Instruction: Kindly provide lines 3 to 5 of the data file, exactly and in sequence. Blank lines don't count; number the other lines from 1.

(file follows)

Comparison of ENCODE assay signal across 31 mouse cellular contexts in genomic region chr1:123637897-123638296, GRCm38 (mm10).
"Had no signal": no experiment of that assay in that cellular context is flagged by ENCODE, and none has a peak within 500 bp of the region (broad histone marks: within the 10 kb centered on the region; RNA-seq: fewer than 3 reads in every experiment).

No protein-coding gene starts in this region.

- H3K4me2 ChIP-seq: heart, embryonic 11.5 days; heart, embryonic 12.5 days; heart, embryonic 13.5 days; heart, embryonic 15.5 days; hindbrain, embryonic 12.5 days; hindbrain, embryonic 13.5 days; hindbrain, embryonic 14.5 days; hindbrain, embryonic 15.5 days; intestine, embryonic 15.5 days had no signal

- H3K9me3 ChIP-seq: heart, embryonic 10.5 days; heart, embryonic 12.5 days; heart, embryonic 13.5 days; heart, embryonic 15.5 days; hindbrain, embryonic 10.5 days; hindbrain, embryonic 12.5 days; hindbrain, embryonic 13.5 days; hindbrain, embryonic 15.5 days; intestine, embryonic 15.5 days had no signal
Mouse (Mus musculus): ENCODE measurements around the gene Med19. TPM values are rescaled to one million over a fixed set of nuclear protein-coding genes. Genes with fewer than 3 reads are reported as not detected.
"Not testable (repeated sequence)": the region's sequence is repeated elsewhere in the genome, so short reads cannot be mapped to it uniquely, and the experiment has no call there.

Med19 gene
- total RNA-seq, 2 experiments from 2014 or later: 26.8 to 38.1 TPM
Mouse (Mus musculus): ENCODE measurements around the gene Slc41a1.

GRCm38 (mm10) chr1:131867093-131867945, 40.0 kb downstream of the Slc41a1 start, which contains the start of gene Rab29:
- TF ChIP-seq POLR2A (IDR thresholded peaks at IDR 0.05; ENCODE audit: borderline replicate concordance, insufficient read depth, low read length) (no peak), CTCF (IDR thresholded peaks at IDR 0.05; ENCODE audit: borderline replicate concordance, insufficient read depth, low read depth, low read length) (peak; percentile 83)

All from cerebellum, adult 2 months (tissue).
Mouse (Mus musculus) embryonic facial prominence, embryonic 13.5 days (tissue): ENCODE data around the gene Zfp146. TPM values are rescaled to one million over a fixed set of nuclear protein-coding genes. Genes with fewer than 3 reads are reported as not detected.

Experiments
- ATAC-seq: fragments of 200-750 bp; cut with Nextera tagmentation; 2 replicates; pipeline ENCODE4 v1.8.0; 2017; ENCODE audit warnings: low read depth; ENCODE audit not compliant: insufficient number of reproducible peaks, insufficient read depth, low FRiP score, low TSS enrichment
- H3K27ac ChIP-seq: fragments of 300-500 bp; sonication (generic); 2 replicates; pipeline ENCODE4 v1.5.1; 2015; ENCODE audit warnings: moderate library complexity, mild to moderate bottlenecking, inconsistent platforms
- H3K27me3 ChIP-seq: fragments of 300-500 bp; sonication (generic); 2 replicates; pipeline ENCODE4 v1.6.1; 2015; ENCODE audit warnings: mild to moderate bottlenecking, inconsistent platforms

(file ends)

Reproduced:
No protein-coding gene starts in this region.

- H3K4me2 ChIP-seq: heart, embryonic 11.5 days; heart, embryonic 12.5 days; heart, embryonic 13.5 days; heart, embryonic 15.5 days; hindbrain, embryonic 12.5 days; hindbrain, embryonic 13.5 days; hindbrain, embryonic 14.5 days; hindbrain, embryonic 15.5 days; intestine, embryonic 15.5 days had no signal

- H3K9me3 ChIP-seq: heart, embryonic 10.5 days; heart, embryonic 12.5 days; heart, embryonic 13.5 days; heart, embryonic 15.5 days; hindbrain, embryonic 10.5 days; hindbrain, embryonic 12.5 days; hindbrain, embryonic 13.5 days; hindbrain, embryonic 15.5 days; intestine, embryonic 15.5 days had no signal